Though they declined 2.1% in June, equity funds remained in the black for the second quarter, returning 0.31% and producing a fourth consecutive quarter of plus-side returns, according to Lipper’s latest research.
U.S.-diversified equity funds improved 2.29% on average versus a decline of 2.20% on average for world equity funds.
“Although many stocks set new highs during the quarter, investors turned their attention to domestic, quasi-defensive, and out-of-favor issues,” explained Tom Roseen, head of research services for Lipper, in a report released on Tuesday.
Commodities specialty funds improved 7.38% in the April-to-June period, followed by consumer services funds at 6.20%. Health/biotechnology funds gained 4.97%, and financial services funds ticked up 4.93%.
On the downside, precious metals equity funds declined a whopping 35.02% — the worst performer in the equity universe, according to Lipper. This was driven in large part by the 23.26% drop in the price of gold.
Value-focused funds produced returns of 3.13% on average in Q2 versus returns of 2.48% for core funds and 2.4% for growth funds.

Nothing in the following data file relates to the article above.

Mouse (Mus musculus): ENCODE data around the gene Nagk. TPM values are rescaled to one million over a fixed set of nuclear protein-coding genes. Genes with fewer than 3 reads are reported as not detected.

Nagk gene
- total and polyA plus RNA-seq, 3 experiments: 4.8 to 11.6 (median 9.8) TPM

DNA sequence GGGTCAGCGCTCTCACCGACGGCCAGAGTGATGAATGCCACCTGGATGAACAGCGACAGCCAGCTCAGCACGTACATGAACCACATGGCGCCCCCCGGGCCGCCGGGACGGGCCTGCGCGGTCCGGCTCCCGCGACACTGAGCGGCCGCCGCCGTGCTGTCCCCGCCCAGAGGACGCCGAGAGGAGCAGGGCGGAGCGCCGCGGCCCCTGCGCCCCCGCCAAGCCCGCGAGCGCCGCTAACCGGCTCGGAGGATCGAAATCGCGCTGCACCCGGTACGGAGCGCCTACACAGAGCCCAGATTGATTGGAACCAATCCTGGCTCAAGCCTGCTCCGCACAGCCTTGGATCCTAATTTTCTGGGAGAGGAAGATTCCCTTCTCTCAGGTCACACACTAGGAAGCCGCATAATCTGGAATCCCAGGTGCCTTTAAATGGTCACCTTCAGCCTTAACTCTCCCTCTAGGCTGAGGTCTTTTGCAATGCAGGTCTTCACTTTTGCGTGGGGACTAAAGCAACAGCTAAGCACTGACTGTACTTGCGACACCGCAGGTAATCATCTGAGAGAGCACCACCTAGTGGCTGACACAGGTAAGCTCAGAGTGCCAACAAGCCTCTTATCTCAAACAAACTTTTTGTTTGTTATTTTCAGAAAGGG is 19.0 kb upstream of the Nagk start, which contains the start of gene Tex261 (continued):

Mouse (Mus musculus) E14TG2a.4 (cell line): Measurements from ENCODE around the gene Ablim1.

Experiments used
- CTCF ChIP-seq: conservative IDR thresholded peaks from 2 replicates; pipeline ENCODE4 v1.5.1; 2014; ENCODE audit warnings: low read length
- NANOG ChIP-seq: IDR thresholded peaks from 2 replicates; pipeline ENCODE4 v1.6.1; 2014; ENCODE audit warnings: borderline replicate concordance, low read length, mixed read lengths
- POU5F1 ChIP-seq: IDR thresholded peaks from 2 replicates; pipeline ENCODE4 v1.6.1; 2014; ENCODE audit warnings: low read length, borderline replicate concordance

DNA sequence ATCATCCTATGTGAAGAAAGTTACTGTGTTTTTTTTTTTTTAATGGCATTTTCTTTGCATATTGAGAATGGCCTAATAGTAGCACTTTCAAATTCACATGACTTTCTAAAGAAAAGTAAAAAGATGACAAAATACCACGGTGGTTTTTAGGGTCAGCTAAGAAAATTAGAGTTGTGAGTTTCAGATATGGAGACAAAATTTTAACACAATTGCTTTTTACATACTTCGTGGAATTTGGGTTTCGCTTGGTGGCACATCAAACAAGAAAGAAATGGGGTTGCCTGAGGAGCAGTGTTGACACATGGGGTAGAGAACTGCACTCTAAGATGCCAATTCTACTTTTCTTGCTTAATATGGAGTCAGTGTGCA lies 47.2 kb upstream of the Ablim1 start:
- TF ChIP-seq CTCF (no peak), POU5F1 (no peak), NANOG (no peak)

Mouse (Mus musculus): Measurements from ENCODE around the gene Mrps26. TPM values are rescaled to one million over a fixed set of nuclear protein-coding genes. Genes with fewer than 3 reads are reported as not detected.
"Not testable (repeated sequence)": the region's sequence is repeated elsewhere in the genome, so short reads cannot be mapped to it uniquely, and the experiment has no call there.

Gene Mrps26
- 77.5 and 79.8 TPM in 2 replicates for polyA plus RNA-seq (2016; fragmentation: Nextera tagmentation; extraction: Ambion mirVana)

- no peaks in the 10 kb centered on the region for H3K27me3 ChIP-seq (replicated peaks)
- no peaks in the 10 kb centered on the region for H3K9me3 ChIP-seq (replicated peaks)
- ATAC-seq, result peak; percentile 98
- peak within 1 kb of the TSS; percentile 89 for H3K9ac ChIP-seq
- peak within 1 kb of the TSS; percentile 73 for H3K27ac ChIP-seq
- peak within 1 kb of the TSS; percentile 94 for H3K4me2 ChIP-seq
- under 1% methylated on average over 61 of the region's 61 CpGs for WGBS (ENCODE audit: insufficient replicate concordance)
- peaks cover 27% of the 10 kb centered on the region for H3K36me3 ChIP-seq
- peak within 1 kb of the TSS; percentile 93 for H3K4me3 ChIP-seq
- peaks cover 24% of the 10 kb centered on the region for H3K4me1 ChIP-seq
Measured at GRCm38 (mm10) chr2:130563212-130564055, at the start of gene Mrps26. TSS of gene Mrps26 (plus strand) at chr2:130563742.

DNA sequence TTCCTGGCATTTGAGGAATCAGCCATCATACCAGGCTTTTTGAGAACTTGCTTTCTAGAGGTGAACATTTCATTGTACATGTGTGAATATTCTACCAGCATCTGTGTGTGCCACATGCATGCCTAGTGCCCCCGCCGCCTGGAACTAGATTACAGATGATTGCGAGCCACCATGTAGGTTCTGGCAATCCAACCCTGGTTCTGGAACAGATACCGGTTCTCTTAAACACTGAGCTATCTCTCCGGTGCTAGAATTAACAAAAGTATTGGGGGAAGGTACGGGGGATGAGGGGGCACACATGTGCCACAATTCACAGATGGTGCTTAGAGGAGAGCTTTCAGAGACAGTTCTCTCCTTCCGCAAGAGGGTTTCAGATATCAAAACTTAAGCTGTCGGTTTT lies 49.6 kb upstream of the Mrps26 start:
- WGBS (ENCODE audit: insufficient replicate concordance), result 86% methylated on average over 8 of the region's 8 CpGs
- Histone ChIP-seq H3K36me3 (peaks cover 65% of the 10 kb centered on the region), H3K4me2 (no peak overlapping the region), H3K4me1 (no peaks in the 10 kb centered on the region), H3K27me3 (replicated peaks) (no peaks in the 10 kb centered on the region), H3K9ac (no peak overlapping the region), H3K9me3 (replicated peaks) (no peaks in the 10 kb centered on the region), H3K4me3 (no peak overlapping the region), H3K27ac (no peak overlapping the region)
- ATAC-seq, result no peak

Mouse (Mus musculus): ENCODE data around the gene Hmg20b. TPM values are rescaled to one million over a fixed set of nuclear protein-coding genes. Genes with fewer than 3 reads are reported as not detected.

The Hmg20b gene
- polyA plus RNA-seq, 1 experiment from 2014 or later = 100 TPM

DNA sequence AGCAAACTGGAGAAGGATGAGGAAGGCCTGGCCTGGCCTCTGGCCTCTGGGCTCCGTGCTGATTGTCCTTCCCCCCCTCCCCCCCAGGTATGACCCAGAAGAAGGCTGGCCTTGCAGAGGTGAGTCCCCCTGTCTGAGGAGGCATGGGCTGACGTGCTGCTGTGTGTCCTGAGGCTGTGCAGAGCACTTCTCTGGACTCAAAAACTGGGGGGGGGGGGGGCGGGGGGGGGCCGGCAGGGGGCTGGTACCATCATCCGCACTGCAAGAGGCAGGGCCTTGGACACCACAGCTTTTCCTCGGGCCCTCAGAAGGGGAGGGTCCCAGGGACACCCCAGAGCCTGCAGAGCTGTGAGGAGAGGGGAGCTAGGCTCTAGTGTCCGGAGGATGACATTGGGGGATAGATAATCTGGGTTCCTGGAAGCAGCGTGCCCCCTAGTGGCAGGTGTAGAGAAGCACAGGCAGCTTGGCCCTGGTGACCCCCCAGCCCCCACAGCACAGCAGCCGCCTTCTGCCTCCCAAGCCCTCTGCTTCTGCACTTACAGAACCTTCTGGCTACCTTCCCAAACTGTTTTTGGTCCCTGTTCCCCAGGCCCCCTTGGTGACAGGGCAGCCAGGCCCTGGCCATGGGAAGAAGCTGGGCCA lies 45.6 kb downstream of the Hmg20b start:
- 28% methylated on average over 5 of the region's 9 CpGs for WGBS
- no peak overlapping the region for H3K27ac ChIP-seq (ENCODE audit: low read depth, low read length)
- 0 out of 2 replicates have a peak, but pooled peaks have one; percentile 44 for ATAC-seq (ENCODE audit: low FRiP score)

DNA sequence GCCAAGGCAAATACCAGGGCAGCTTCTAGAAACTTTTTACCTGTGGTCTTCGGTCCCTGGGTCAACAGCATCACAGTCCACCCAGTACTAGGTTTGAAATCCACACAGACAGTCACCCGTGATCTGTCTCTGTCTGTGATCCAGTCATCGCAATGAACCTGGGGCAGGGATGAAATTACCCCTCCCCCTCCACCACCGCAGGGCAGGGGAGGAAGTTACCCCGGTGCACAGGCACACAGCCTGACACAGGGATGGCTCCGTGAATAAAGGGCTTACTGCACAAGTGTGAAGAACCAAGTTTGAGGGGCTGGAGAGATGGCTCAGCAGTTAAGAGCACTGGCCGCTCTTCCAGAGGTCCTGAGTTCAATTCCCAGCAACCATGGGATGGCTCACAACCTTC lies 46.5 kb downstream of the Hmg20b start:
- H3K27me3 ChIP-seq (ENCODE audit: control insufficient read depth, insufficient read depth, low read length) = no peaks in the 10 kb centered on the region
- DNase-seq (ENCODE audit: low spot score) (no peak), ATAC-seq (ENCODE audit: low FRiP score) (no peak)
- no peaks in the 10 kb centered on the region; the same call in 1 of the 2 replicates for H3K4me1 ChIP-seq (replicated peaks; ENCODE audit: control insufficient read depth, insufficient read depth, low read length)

In June, the top-performing funds included short-bias products at 3.73% and Japan-focused equity funds at 2.28%.
During the second quarter, “Bond funds of all flavors had their worst quarter since Q3 2008 during the depths of the credit crisis,” said Jeff Tjornehoj, head of research for Lipper Americas in another report released Tuesday.
Of the 6,010 bond funds tracked by Lipper, 5,931, or 98.7%, posted a loss in June.
The worst-performing group in the taxable-bond funds universe in the second quarter was the emerging-markets local currency debt funds family, which lost 7.4%. Municipal debt funds also were crushed for the quarter and lost an average of 3.32%.
“The widely watched Barclays US Aggregate Bond index slumped 2.33% for Q2 for its worst quarter since 2008,” Tjornehoj said. “Bond fund investors may have looked longingly at the great numbers put up by equity funds this past quarter, but they should recall that volatility differences between the two asset classes remain wide and equity risk remains substantially higher than bond risk.”
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